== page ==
School prepares Metro Detroit's education leaders
October 11, 2012
For 25 years, the School of Education has built strong relationships with metropolitan Detroit schools.
Thousands of students arrive at University of Michigan-Dearborn with dreams of becoming teachers.
Some want to teach elementary school math, while others plan to teach high school history.
But no matter their concentration, many of them choose UM-Dearborn because of its excellence in preparing students for careers in the classroom. The School of Education (SOE) this year celebrates 25 years of shaping tomorrow’s teachers.
“Today’s School of Education has more than twice as many students, faculty and degree programs as it had 25 years ago, yet it remains connected to its original roots, especially a deep commitment to improving the lives of the citizens of southeast Michigan by preparing excellent educators for schools in the region,” said Edward Silver, dean, SOE.
Pam Fisher (’03 M.A.) is among a growing number of SOE alumni who hold teaching jobs in metropolitan Detroit.
Fisher has spent her career in urban schools, and she currently teaches English and social studies at University Prep Middle School in Detroit.
“Being a teacher here is very fulfilling,” she said. “Students in urban schools deserve the very best teachers and resources. It’s very satisfying to work with students who are capable of learning if they have the support of good teachers.”
SOE students know they’ll be exposed to diverse classroom settings, which is why many of them enroll in the program, said Gail Luera, associate professor of science education at UM-Dearborn.
Those diverse classroom experiences prepare SOE students for teaching jobs in metropolitan Detroit.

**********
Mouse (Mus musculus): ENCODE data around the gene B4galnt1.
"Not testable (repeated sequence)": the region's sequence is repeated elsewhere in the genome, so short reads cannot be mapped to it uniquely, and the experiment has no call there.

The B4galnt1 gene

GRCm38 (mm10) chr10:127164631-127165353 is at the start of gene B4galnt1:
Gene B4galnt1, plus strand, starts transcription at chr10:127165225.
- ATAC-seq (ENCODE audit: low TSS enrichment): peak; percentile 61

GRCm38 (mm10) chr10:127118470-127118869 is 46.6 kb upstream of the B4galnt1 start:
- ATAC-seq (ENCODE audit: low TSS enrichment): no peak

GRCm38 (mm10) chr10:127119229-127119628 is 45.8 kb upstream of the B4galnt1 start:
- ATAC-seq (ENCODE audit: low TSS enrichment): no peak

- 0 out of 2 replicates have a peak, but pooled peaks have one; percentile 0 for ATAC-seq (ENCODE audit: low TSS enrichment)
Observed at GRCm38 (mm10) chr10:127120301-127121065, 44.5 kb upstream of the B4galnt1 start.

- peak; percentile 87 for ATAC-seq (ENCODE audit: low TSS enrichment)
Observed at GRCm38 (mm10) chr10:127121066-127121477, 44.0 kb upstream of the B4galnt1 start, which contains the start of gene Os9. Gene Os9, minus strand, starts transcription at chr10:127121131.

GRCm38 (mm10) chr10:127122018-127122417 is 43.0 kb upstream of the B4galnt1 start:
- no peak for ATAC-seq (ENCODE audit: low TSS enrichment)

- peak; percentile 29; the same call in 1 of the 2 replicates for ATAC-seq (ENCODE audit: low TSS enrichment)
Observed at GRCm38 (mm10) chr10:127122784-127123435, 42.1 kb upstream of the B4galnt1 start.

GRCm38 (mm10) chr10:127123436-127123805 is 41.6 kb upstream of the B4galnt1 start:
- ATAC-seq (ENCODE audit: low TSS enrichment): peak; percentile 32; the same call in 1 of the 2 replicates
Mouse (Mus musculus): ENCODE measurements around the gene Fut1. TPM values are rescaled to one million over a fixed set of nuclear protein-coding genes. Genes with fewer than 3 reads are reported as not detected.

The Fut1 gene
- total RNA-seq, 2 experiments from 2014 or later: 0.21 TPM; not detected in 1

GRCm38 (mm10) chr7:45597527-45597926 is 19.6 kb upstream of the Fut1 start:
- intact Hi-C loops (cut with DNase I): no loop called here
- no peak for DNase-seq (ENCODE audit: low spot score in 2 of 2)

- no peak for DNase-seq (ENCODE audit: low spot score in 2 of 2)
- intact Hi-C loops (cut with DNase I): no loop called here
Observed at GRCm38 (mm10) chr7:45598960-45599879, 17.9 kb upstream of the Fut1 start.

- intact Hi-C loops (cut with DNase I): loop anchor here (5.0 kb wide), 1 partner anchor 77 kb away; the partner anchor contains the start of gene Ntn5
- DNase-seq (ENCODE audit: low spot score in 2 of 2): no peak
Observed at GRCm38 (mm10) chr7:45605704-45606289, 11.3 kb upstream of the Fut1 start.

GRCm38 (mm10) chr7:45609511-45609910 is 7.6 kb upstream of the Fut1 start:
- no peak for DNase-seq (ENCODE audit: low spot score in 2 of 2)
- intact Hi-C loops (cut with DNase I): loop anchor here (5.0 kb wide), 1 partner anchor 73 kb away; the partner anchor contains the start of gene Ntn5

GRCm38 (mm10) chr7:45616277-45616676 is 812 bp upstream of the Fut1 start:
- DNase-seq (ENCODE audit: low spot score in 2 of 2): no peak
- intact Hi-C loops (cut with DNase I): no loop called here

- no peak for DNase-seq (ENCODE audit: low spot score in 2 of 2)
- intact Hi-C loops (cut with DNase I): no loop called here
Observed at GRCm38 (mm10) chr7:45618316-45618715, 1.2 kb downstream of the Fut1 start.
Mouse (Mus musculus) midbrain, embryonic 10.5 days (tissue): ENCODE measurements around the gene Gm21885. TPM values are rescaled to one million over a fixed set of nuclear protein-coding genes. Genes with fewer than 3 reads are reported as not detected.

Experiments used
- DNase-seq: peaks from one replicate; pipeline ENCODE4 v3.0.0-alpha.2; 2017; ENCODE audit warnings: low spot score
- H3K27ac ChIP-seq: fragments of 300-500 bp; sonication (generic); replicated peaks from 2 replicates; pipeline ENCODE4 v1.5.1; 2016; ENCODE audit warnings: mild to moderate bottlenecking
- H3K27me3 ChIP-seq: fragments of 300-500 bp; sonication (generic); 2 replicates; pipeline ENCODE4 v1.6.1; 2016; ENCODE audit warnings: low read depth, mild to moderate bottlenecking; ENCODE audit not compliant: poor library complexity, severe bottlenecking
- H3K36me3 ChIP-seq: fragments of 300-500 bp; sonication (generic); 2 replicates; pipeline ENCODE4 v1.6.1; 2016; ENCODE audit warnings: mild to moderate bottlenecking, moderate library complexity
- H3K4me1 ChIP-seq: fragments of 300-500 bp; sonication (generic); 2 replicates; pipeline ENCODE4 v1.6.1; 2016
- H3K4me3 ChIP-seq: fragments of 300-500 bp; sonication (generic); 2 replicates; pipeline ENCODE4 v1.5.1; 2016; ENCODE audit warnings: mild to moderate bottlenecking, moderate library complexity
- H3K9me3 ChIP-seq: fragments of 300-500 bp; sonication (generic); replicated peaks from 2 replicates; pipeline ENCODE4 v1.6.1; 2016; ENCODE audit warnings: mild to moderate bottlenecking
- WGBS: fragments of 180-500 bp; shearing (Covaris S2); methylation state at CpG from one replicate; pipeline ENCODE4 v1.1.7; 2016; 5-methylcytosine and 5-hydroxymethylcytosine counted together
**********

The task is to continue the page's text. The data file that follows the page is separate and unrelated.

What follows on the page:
“They find out how hungry students are to learn,” Luera said. “They feel like they can have an impact.”
SOE has earned a great reputation in the region by preparing high-quality teachers for the classroom and educational leaders for local school districts.
Richard Moyer joined UM-Dearborn long before SOE was established. For more than a decade, Moyer taught science education courses through the Division of Urban Education, a standalone unit of the university. Even then, UM-Dearborn’s goal was the same – prepare students for diverse classrooms.
Moyer, now professor of science education and natural sciences, works closely with area school districts and often is reminded of UM-Dearborn’s impact in metropolitan Detroit classrooms.
“Every so often, somebody will walk up to me and say, ‘I had you for a class and now I teach here,’” he said.
Moyer helped strengthen UM-Dearborn’s partnership with Detroit Public Schools, leading science workshops for the district’s teachers for nearly a decade. The workshops helped educate Detroit teachers about science teaching methods, and also familiarized them with campus.
“It was a complete win-win,” Moyer said.
SOE students, faculty, staff and alumni are encouraged to celebrate the school’s success at Thursday’s 25th Anniversary Reception, which runs from 5:30 to 6:30 p.m. in Fairlane Center South’s Michigan Rooms. RSVP for the event.